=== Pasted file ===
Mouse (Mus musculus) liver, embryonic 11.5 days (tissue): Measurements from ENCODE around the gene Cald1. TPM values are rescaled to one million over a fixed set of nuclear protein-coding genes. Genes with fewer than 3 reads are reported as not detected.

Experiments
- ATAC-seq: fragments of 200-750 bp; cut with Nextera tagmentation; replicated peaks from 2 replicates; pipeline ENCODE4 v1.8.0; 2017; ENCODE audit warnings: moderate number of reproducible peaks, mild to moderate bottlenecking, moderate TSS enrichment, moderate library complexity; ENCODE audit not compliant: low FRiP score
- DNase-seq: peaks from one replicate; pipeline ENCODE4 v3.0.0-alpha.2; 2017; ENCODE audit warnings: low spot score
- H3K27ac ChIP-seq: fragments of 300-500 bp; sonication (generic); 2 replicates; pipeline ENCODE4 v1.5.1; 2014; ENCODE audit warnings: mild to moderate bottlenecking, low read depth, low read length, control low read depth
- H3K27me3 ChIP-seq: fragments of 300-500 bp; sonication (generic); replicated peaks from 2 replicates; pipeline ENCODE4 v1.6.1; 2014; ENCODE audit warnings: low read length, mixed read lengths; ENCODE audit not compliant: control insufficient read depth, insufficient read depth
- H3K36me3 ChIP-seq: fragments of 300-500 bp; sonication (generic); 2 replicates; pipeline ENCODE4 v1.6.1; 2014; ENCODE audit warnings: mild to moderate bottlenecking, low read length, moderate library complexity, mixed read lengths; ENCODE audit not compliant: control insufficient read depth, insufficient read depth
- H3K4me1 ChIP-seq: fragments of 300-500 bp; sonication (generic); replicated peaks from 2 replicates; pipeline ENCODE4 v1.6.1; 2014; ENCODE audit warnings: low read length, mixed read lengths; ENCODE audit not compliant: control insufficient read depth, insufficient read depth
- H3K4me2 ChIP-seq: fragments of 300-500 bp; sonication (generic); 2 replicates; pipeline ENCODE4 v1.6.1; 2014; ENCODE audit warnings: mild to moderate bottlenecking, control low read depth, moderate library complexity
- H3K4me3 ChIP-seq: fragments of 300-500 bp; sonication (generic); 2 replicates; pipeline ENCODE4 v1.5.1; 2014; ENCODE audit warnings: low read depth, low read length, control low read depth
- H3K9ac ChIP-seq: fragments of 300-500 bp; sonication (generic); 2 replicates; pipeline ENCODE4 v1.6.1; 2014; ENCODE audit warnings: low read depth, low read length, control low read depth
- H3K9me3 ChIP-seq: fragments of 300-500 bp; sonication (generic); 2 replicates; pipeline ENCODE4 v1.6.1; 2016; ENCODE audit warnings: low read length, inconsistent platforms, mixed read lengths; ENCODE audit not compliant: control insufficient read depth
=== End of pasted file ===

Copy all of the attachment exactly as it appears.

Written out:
Mouse (Mus musculus) liver, embryonic 11.5 days (tissue): Measurements from ENCODE around the gene Cald1. TPM values are rescaled to one million over a fixed set of nuclear protein-coding genes. Genes with fewer than 3 reads are reported as not detected.

Experiments
- ATAC-seq: fragments of 200-750 bp; cut with Nextera tagmentation; replicated peaks from 2 replicates; pipeline ENCODE4 v1.8.0; 2017; ENCODE audit warnings: moderate number of reproducible peaks, mild to moderate bottlenecking, moderate TSS enrichment, moderate library complexity; ENCODE audit not compliant: low FRiP score
- DNase-seq: peaks from one replicate; pipeline ENCODE4 v3.0.0-alpha.2; 2017; ENCODE audit warnings: low spot score
- H3K27ac ChIP-seq: fragments of 300-500 bp; sonication (generic); 2 replicates; pipeline ENCODE4 v1.5.1; 2014; ENCODE audit warnings: mild to moderate bottlenecking, low read depth, low read length, control low read depth
- H3K27me3 ChIP-seq: fragments of 300-500 bp; sonication (generic); replicated peaks from 2 replicates; pipeline ENCODE4 v1.6.1; 2014; ENCODE audit warnings: low read length, mixed read lengths; ENCODE audit not compliant: control insufficient read depth, insufficient read depth
- H3K36me3 ChIP-seq: fragments of 300-500 bp; sonication (generic); 2 replicates; pipeline ENCODE4 v1.6.1; 2014; ENCODE audit warnings: mild to moderate bottlenecking, low read length, moderate library complexity, mixed read lengths; ENCODE audit not compliant: control insufficient read depth, insufficient read depth
- H3K4me1 ChIP-seq: fragments of 300-500 bp; sonication (generic); replicated peaks from 2 replicates; pipeline ENCODE4 v1.6.1; 2014; ENCODE audit warnings: low read length, mixed read lengths; ENCODE audit not compliant: control insufficient read depth, insufficient read depth
- H3K4me2 ChIP-seq: fragments of 300-500 bp; sonication (generic); 2 replicates; pipeline ENCODE4 v1.6.1; 2014; ENCODE audit warnings: mild to moderate bottlenecking, control low read depth, moderate library complexity
- H3K4me3 ChIP-seq: fragments of 300-500 bp; sonication (generic); 2 replicates; pipeline ENCODE4 v1.5.1; 2014; ENCODE audit warnings: low read depth, low read length, control low read depth
- H3K9ac ChIP-seq: fragments of 300-500 bp; sonication (generic); 2 replicates; pipeline ENCODE4 v1.6.1; 2014; ENCODE audit warnings: low read depth, low read length, control low read depth
- H3K9me3 ChIP-seq: fragments of 300-500 bp; sonication (generic); 2 replicates; pipeline ENCODE4 v1.6.1; 2016; ENCODE audit warnings: low read length, inconsistent platforms, mixed read lengths; ENCODE audit not compliant: control insufficient read depth